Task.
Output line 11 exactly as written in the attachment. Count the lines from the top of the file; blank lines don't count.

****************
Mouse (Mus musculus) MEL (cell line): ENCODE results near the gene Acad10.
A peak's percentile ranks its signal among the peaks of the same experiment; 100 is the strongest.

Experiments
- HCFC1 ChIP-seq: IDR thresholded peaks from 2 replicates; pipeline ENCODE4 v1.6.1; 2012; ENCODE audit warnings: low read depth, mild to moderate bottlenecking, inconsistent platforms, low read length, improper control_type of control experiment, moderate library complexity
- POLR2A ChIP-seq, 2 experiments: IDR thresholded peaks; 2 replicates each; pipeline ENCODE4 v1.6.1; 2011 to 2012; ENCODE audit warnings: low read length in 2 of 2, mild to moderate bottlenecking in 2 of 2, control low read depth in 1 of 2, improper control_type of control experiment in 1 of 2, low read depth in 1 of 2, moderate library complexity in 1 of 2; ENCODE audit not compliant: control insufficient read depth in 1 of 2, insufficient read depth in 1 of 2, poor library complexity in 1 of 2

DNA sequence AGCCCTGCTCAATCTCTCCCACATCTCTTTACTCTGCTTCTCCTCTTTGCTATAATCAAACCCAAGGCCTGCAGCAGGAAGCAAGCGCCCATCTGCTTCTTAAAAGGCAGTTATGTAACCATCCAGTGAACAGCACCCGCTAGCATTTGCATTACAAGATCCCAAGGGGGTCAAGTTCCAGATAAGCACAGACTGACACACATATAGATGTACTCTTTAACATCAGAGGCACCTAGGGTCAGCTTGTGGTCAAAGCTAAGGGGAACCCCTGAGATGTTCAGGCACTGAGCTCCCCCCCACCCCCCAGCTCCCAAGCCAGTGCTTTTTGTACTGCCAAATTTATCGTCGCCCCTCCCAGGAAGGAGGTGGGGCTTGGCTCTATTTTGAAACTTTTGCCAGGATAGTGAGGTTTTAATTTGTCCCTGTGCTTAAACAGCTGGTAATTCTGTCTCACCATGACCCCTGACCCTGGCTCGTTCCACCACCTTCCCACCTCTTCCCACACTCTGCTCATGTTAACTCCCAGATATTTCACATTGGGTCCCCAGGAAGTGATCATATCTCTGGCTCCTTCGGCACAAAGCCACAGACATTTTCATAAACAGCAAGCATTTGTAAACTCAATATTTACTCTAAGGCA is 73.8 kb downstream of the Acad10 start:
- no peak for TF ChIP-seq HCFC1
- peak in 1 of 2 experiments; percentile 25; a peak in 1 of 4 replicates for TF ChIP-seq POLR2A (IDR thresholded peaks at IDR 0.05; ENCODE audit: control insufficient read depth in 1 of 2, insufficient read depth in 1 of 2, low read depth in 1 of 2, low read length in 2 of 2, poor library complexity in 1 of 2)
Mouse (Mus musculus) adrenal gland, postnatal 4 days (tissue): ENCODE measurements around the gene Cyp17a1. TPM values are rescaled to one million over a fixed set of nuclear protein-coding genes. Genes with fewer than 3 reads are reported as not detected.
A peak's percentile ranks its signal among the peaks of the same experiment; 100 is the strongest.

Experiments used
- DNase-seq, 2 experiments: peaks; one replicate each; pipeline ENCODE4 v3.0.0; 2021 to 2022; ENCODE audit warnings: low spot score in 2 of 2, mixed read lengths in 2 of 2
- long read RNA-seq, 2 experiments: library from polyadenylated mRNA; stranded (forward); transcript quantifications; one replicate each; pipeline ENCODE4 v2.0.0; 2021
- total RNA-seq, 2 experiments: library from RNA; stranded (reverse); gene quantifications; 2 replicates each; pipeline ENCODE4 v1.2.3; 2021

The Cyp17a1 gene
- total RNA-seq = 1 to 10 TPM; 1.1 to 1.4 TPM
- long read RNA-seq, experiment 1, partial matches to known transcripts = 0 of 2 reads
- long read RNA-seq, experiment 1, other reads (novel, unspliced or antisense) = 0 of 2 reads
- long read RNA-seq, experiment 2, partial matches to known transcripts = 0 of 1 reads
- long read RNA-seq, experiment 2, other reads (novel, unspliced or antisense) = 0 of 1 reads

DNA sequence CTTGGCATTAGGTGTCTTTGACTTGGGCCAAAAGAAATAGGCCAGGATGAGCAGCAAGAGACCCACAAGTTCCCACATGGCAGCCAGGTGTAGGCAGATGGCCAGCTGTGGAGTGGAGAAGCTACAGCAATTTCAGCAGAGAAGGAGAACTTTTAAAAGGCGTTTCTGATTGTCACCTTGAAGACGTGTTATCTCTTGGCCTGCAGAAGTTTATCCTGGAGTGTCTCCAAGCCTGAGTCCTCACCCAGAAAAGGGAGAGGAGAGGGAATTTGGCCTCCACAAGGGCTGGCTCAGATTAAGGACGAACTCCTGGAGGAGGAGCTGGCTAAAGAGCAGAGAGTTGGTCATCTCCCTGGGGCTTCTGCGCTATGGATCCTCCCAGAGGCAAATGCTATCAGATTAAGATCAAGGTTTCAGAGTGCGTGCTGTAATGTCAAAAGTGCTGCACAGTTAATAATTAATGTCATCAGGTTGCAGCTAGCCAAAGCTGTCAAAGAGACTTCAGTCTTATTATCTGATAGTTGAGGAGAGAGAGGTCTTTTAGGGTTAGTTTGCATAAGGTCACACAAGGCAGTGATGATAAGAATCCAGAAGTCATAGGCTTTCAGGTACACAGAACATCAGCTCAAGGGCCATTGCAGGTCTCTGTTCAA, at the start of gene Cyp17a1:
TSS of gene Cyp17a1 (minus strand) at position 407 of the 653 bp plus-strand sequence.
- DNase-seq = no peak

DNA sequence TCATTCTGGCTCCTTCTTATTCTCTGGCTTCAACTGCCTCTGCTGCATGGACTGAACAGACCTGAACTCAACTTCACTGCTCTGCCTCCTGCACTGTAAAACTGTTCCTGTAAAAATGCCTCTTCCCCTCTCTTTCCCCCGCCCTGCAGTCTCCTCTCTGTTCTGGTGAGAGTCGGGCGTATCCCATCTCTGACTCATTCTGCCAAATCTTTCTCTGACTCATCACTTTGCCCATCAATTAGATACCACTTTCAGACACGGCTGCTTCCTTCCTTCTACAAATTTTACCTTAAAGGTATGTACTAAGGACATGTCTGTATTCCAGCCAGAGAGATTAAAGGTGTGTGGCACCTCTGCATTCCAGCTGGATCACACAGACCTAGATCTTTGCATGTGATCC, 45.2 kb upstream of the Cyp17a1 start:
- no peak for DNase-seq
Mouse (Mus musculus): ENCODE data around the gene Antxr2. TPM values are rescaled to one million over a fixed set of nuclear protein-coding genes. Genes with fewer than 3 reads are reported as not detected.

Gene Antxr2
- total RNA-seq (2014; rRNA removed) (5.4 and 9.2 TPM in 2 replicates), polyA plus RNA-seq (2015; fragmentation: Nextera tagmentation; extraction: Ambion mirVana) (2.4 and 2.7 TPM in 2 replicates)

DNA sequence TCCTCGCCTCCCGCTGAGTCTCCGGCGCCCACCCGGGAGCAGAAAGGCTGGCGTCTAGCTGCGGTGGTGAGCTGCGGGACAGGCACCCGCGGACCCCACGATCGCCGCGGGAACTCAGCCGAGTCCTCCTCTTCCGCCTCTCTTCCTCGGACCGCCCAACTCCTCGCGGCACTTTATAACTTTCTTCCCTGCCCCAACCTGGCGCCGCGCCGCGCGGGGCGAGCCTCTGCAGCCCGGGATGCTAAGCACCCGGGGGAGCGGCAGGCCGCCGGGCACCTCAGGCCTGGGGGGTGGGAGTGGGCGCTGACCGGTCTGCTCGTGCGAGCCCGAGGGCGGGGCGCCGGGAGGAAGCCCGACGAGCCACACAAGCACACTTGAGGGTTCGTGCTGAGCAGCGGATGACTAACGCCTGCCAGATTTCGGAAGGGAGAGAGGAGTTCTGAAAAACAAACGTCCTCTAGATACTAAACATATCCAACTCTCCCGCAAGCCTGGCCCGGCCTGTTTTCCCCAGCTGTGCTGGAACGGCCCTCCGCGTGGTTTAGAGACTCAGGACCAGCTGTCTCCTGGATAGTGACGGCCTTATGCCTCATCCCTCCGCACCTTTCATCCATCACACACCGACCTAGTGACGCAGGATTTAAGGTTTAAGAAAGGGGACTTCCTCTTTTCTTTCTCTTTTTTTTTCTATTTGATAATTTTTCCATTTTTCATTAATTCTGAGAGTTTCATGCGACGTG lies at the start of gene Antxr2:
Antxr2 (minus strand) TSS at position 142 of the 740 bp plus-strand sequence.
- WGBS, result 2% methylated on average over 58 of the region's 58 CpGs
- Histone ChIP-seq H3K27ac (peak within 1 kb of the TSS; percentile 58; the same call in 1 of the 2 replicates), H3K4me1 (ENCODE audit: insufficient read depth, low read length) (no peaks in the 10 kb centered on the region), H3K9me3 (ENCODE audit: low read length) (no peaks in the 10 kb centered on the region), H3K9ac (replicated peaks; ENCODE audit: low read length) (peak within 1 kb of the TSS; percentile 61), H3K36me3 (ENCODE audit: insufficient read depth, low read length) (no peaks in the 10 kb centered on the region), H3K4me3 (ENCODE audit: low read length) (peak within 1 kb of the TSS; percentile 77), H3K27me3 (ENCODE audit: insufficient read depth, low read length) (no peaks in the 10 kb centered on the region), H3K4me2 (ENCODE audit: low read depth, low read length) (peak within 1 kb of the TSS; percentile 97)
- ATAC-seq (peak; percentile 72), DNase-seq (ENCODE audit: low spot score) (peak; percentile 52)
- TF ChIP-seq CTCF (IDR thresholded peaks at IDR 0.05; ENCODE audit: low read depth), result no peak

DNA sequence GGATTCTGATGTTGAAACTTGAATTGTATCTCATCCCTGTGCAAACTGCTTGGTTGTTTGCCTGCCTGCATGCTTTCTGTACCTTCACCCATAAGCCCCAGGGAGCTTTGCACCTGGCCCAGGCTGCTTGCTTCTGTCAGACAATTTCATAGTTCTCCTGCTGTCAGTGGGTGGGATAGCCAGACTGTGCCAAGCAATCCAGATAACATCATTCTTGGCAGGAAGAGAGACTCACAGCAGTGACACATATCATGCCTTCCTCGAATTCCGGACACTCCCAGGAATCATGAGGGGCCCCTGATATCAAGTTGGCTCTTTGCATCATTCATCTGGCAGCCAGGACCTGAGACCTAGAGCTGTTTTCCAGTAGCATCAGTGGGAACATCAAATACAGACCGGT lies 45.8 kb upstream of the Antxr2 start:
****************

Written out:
Experiments used